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Smithsonian acquires first piece of code for design collection

Can a piece of code ever be art? Maybe not, but it can apparently be the kind of design worthy of a place in a museum dedicated to the subject.

The Smithsonian’s Cooper-Hewitt, National Design Museum has acquired iPad app Planetary as well as the code behind the app.

According to The Verge, this is the first time the museum has acquired a piece of code and the museum is apparently working with the creators of the app to make the source code publicly available.

“With Planetary we are hoping to preserve more than simply the vessel,” Cooper-Hewitt’s Sebastian Chan explains, “more than an instantiation of software and hardware frozen at a moment in time.”

Planetary was originally released in 2011 and offers a pretty novel way of exploring your music collection. Instead of boring lists, the app turns each of your albums into planets with the artist acting as the sun they revolve around.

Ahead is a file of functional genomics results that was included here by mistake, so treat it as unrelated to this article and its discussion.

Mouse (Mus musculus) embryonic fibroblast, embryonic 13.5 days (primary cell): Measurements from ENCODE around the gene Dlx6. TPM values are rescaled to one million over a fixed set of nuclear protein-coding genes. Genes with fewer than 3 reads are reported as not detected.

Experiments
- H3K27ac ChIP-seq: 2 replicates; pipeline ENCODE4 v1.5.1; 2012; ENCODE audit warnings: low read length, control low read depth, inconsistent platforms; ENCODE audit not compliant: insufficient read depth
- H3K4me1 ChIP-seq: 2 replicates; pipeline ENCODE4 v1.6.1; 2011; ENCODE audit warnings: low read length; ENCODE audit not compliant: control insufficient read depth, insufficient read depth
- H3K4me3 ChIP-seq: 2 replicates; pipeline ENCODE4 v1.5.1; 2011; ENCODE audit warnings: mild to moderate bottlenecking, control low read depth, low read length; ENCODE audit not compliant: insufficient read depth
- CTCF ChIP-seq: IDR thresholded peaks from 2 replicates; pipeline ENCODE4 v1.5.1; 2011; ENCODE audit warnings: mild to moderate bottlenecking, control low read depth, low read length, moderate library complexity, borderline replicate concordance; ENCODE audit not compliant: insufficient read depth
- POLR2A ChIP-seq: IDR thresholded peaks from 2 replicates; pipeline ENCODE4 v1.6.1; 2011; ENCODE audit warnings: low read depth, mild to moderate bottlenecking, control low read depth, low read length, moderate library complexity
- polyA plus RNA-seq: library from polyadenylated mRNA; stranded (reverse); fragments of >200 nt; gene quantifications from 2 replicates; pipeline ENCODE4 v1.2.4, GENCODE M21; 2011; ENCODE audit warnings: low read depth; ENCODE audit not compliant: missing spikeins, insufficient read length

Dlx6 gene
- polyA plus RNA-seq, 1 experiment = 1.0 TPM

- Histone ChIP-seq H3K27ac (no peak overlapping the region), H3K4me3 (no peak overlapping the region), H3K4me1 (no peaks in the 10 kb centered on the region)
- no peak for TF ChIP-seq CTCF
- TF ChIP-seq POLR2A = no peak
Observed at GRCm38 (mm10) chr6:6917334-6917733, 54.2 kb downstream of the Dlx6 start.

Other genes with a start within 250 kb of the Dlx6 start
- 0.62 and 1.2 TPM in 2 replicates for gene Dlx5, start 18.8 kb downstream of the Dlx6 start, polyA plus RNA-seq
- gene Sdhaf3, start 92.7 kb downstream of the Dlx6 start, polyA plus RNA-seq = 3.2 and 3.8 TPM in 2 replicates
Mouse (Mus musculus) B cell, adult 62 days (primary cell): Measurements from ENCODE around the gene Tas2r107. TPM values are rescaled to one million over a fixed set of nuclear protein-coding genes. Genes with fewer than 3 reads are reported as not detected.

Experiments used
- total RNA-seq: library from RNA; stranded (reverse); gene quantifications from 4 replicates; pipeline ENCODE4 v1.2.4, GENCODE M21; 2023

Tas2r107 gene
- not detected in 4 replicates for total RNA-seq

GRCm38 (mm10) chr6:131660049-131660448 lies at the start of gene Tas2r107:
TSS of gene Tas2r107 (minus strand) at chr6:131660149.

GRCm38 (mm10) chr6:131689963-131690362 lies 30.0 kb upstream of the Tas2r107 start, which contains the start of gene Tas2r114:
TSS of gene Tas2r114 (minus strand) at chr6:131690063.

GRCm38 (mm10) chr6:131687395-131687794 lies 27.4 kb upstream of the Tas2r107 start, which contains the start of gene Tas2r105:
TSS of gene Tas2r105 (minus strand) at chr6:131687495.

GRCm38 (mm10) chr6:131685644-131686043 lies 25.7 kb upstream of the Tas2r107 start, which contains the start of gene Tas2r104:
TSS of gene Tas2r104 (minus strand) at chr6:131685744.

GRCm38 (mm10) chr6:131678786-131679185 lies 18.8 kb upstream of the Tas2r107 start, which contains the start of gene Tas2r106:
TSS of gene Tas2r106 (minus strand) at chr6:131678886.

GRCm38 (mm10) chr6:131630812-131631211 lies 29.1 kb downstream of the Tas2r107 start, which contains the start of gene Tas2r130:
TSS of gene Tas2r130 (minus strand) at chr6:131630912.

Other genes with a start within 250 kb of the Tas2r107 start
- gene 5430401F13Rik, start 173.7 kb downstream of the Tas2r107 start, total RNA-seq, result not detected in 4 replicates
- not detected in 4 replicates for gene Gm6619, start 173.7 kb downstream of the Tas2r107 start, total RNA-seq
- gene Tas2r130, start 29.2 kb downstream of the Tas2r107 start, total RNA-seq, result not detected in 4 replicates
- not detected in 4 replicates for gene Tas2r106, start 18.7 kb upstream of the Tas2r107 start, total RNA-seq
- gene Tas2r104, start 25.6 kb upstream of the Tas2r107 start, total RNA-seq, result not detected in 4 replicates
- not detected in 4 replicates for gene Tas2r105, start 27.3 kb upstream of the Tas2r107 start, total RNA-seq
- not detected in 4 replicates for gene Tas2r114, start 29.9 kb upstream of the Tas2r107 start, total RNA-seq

The museum reportedly hopes that adding the software as well as the source code to its collection will help, not just with issues of preservation, but with the way such items are viewed by other institutions.

“We liken this situation to that of a specimen in a zoo,” says Chan. “Open sourcing the code is akin to a panda-breeding program.”

Author | Stuart Thomas

Stuart Thomas
Stuart is the editor-in-chief of Engage Me Online. After pursuing an MA in South African literature, he spent five years reporting on the global technology scene. Intrigued by the intersection of technology and work, he joined Engage Me as the editor-in-chief. He is a passionate runner, and recently ran... More

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